EDS 103 finale: Snippets of EDS 103 learning

To tell the truth, I am happy that I had EDS 103 for my first course in this program. I feel that I have been fully enriched and improved by it. I was always excited to find out what will come next, or what the next module will be about. I remember my first formal teaching post, I missed my job every weekend, and I wished it was already Monday so I can go back see my students….

…but no class is ever like this with any adult, let’s be real. But it is close, and I am happy to report that I feel like I have grown as a teacher because of the theories I have learned here. I find myself talking about it with my coworkers, I plan to give trainings based on new theory concepts I learned, I ask my coworkers to pitch in and tell me how the ideas are correct in their practice, and how it does not apply in their situations.

Growth was with me every step of the way, and I almost physically stretch me every week—by now I feel like six feet tall.

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To be more specific, I would say that as much as I savored every new grain of thought, I continue to ponder upon behaviorism. Not surprisingly, it is the most relevant to my practice as I deal with preschool children. While I stand by my conviction to avoid extrinsic rewards, I wonder if none of the teachers know about the faults of a “token economy” I discussed in my previous post “Sticker-stingy” (https://glenbanal.wordpress.com/2015/10/01/eds-103-module-3-sticker-stingy/). Why continue to reward even if it’s become obvious that the reward has stolen the spotlight? Have some of us failed to receive Pavlov’s memo? Or, did I miss a new memo?

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The Sousa article about the importance of prime time and how learning is affected by down time (Sousa, n.d)…. One that I will never forget. Not that it was memorably written, but it has a huge impact to me. Perhaps it is because it was closest to home, and in my school it is something that all of us continue to struggle with. I have not stopped talking about it with my coworkers and I was telling about it to anyone who wishes to listen. From then on, I swore no more tired and bored students, and yes to better classroom management planning.

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I was especially inspired by the constructivism school of thought in education. As Piaget rebuilt our confidence on students by suggesting that a learner and his or her prior knowledge can be responsible for assembling knowledge out of information, then they can be largely responsible for their learning (Piaget, 1936). This has reintroduced active learning to me, and I am sure to attempt to steer my classes towards a more learner-centered approach, where my students will become stakeholders in our learning community. Students, no matter how young they are, can be and must be a part of their growth, as much as of our own. As I continue to use Vygotsky’s ZPD in considering learning curves and scaffolding, his concepts were indeed very helpful in the quest to better understanding of learners (Vygotsky, 1934).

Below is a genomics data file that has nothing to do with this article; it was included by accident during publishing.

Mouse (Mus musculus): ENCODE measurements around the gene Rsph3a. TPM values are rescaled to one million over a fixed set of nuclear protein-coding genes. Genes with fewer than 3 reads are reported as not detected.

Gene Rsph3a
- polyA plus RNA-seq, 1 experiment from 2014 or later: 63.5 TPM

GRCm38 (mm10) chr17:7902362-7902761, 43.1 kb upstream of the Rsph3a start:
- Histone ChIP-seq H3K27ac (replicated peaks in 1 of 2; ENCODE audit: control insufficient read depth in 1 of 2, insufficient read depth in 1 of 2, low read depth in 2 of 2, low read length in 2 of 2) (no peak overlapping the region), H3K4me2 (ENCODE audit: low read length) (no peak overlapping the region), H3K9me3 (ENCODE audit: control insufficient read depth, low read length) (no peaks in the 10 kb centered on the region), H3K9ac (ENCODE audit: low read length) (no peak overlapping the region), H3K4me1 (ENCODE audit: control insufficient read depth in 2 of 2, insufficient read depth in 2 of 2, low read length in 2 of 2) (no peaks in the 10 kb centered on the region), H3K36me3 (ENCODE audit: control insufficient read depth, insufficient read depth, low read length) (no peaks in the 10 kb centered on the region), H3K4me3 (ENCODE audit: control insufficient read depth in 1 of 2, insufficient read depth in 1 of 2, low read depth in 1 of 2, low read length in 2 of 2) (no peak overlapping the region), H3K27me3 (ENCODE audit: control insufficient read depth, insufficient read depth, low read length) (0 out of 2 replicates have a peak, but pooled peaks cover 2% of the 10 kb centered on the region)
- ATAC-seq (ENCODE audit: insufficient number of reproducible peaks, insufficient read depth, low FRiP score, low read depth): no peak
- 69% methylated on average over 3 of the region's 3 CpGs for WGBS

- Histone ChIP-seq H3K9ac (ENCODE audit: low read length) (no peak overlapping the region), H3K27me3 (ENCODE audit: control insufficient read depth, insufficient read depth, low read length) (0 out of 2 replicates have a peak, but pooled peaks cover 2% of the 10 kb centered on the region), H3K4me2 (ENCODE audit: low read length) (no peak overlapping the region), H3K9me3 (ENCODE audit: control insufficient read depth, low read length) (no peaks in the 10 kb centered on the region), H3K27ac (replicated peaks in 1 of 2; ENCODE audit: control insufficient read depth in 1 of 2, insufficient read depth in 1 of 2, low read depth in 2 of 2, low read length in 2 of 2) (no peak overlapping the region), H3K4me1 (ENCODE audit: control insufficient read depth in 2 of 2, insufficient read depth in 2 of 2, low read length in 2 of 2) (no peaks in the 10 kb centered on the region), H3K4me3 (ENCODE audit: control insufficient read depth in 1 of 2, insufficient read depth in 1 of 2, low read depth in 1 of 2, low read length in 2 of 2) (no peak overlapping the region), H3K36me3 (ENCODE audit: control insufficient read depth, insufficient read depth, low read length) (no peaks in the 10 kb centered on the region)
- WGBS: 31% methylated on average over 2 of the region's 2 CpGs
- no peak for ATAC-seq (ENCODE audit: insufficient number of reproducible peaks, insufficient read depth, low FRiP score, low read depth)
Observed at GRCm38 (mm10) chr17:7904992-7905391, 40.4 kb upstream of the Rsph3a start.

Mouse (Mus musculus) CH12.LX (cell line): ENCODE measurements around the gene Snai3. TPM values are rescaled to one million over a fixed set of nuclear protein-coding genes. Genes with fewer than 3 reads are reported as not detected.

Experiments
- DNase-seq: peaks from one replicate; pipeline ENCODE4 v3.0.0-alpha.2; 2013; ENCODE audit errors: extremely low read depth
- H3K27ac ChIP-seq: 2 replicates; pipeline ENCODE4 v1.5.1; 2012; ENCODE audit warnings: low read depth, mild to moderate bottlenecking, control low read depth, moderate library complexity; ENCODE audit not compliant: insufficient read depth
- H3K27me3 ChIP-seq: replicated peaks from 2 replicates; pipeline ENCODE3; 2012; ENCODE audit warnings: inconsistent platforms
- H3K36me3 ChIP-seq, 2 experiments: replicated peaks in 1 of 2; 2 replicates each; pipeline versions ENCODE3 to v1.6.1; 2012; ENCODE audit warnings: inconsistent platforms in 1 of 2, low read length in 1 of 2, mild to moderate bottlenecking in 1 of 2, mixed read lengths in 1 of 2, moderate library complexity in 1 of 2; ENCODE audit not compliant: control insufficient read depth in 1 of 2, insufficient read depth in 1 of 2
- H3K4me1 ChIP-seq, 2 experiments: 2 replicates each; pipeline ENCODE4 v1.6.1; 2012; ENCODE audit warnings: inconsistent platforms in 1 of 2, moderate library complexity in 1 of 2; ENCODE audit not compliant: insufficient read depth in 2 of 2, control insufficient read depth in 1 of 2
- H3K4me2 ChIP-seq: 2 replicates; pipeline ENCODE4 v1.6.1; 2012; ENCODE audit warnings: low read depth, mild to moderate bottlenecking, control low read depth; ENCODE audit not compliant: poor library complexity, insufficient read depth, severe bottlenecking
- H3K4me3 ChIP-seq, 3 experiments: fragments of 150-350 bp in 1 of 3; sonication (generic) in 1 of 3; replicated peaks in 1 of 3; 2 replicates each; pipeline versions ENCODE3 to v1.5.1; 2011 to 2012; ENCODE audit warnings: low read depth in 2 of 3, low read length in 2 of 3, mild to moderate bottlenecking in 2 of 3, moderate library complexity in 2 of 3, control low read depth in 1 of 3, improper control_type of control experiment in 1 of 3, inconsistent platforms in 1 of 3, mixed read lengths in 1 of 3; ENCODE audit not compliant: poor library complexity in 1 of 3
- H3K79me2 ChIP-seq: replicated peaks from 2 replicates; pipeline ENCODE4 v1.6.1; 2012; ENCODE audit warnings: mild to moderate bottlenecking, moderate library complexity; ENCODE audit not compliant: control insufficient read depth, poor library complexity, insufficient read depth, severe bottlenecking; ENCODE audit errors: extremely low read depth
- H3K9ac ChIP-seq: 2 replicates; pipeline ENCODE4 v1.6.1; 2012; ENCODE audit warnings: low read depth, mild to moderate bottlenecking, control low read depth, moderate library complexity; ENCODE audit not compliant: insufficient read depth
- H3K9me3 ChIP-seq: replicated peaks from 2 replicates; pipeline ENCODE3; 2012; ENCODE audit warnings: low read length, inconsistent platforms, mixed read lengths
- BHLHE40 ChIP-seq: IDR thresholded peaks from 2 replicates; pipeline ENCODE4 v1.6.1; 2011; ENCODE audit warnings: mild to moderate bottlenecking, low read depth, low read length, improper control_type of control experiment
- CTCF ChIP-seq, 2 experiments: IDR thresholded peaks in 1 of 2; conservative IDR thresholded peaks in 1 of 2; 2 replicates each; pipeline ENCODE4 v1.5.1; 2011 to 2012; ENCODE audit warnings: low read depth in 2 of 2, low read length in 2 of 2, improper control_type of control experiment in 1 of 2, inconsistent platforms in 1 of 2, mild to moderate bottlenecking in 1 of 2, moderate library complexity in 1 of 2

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There were knowledge that has been articulated in my study of this course, and there were some that were brand new acquisitions. It is not as much about the amount of modules read, or the volume of journals added in my mental education folder (See “Folderize your brain” post, October 13, 2015), but the way I have directed my learning. The epistemology of my learning, to me, is based off of how these will reflect in my teaching practice. Sure, several students have expressed how excited the course has gotten them, and how they plan to remember all of it, but like what Schunk (2000) said, what good does a piece of information has if it is not about to move away from the book to the drawing board? It is not considered learned until it has been practiced and then, to borrow from the latter, enduringly changed behavior (Schunk, 2000).

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I love map reading in my free time, and EDS103 gave me my first map. Ah, so this is Lifelong learning.

Banal, G. (2015 October 1). Sticker-stingy [web log post]. Retrieved from https://glenbanal.wordpress.com/2015/10/01/eds-103-module-3-sticker-stingy/